How consistent are credit ratings? a geographic and sectoral analysis of default risk
AbstractWe examine differences in default rates by sector and obligor domicile. We find evidence that credit ratings have been imperfectly calibrated across issuer sectors in the past. Controlling for year of issue and rating, default rates appear to be higher for U.S. financial firms than for U.S. industrial firms. Sectoral differences in recovery rates do not offset the higher default rates. By contrast, we do not find significant differences in default rates between U.S. and foreign firms.
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Bibliographic InfoPaper provided by Board of Governors of the Federal Reserve System (U.S.) in its series International Finance Discussion Papers with number 668.
Date of creation: 2000
Date of revision:
This paper has been announced in the following NEP Reports:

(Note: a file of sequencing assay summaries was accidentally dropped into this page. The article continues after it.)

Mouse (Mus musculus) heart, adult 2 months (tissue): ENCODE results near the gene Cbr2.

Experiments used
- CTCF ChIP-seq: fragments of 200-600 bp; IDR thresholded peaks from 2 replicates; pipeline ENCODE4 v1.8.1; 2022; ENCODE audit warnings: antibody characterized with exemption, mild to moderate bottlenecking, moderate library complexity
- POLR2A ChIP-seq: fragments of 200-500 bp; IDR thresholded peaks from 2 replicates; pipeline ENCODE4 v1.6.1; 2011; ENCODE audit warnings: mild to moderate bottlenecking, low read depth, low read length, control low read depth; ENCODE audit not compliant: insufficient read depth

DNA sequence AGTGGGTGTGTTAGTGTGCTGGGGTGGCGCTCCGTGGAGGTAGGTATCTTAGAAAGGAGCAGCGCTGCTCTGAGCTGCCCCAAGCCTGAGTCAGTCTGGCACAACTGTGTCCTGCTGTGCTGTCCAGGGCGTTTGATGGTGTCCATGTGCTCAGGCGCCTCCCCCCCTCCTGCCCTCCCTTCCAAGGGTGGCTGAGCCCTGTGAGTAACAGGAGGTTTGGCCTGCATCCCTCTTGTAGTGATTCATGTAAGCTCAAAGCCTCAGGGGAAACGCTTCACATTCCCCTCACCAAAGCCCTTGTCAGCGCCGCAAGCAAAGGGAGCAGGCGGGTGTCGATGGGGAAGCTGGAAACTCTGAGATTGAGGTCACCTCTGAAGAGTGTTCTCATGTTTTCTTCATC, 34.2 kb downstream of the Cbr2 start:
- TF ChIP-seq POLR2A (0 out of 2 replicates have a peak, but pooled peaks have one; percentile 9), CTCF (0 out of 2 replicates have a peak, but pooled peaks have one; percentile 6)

- NEP-ALL-2000-07-11 (All new papers)
- NEP-CFN-2000-07-11 (Corporate Finance)
- NEP-FMK-2000-07-11 (Financial Markets)
- NEP-IAS-2000-07-11 (Insurance Economics)
Please report citation or reference errors to , or , if you are the registered author of the cited work, log in to your RePEc Author Service profile, click on "citations" and make appropriate adjustments.:
- Donald P. Morgan, 1998. "Judging the risk of banks: what makes banks opaque?," Research Paper 9805, Federal Reserve Bank of New York.
- Richard Cantor & Frank Packer, 1994. "The credit rating industry," Quarterly Review, Federal Reserve Bank of New York, issue Sum, pages 1-26.
- Tabak, Benjamin M. & Luduvice, André Victor D. & Cajueiro, Daniel O., 2011.
"Modeling default probabilities: The case of Brazil,"
Journal of International Financial Markets, Institutions and Money,
Elsevier, vol. 21(4), pages 513-534, October.
- Benjamin M. Tabak & Daniel O. Cajueiro & A. Luduvice, 2011. "Modeling Default Probabilities: the case of Brazil," Working Papers Series 232, Central Bank of Brazil, Research Department.
- Mark Carey & Greg Nini, 2004. "Is the corporate loan market globally integrated? a pricing puzzle," International Finance Discussion Papers 813, Board of Governors of the Federal Reserve System (U.S.).
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